[Spellyans] PS re last native speakers
njawilliams at gmail.com
Fri Mar 24 18:16:37 GMT 2017
Caradar was the first person to notice that yn gwyr occurred but not yn whyr.
In Cornish Simplified II page 31 he writes:
YN GWYR - never shows mutation “yn whyr” as if gwyr is taken as a noun not an adjective.
This was first published in 1955. Since Caradar died in 1950 the observation is older than that.
It didn’t stop Nance’s giving yn whyr in his 1951 English-Cornish Dictionary and again in his 1955 Cornish-English
Quite probably Nance took Lhuyd’s en uîr to represent *yn whyr.
I think Lhuyd heard en uîr when in Cornwall. He certainly heard en vew ‘alive’ rather than yn few
because he says:
Aflavar, mute, Yn few alive & Ty a fyth Thou shalt be, must be read Avlavar, in vêu, tî a vŷdh AB: 227c.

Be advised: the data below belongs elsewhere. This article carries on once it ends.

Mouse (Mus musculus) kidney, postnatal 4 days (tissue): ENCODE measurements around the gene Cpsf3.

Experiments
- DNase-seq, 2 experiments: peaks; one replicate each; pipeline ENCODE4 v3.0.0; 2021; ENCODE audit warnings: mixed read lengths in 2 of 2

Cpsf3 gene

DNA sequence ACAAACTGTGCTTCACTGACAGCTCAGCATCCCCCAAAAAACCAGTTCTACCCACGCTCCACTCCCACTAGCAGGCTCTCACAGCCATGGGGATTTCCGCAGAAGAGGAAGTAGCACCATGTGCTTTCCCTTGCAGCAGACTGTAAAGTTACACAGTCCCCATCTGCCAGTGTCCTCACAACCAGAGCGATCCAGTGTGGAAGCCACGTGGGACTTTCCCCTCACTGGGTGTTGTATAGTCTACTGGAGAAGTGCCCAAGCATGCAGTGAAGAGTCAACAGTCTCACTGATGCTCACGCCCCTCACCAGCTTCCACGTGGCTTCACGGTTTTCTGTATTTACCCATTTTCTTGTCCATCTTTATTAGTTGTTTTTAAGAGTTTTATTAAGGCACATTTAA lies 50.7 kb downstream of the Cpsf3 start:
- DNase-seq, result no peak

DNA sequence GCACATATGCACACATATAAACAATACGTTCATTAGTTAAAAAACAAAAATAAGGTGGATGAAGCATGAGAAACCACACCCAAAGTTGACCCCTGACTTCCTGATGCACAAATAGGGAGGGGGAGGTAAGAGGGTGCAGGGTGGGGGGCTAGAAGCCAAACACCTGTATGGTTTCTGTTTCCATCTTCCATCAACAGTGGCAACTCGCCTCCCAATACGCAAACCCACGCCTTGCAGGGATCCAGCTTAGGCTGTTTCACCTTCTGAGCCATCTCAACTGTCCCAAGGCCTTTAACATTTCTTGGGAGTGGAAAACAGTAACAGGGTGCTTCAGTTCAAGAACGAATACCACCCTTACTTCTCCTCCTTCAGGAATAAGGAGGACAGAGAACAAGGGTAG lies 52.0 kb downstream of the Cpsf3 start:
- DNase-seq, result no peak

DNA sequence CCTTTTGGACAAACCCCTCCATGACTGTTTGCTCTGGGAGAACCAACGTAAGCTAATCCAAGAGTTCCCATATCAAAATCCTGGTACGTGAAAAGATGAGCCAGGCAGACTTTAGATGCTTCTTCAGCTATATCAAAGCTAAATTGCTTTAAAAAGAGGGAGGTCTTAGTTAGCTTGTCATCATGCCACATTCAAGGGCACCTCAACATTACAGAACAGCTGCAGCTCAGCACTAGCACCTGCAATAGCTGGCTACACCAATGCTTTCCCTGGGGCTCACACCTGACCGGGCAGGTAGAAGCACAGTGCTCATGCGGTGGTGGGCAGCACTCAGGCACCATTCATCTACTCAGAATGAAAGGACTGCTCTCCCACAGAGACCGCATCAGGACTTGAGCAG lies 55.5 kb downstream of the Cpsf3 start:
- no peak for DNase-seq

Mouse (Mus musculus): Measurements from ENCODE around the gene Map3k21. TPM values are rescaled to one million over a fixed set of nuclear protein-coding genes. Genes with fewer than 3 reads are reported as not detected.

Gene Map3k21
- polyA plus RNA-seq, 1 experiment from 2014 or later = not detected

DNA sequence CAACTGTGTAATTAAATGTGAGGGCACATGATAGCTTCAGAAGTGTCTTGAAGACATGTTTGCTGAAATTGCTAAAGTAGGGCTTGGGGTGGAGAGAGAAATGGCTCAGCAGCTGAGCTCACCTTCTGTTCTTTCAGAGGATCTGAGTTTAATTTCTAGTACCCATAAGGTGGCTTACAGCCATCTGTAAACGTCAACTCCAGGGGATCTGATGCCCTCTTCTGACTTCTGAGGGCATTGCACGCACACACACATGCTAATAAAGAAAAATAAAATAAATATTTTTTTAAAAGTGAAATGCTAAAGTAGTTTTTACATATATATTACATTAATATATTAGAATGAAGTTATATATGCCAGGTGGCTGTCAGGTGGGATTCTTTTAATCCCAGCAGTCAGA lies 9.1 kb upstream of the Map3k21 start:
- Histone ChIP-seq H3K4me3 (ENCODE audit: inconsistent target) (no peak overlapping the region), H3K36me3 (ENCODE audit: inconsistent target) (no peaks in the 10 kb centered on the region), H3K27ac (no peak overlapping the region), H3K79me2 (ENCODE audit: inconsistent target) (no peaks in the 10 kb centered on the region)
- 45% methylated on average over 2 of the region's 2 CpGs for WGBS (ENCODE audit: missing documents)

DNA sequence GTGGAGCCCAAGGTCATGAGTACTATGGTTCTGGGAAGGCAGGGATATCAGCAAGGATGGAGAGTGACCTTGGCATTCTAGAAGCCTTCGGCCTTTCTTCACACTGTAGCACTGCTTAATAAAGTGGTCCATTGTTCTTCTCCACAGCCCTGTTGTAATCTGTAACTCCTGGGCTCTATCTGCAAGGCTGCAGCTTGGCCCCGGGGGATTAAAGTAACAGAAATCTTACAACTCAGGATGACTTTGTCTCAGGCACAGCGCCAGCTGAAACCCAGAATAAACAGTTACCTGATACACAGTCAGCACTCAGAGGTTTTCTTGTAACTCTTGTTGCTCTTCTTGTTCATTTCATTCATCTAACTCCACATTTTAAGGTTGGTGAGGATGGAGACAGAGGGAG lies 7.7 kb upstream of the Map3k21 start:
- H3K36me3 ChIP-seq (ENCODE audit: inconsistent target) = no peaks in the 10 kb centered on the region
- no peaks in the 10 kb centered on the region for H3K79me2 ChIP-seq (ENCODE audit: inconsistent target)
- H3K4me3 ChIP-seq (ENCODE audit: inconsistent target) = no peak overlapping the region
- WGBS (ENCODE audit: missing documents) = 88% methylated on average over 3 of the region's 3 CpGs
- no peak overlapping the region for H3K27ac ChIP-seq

This seems to imply that yn few had become yn vew by Lhuyd’s time.
In which case it is possible that yn gwir had been reanalyzed as yn whir and then had been reshaped as yn wir <en uîr>.
Yn few is attested at least once:
me as ornes in fyv dre ‘I ordered them home alive’ BM 1785.
> On 24 Mar 2017, at 12:49, Ken MacKinnon <ken at ferintosh.org> wrote:
> Very insightful and, as usual, Nicholas’s examples help a lot. And indeed this is what RLC speakers have been following, e.g. using ‹gwir› without the particle, dropping mixed mutation in favour of lenition, except common phrases such as ‹et ta›.
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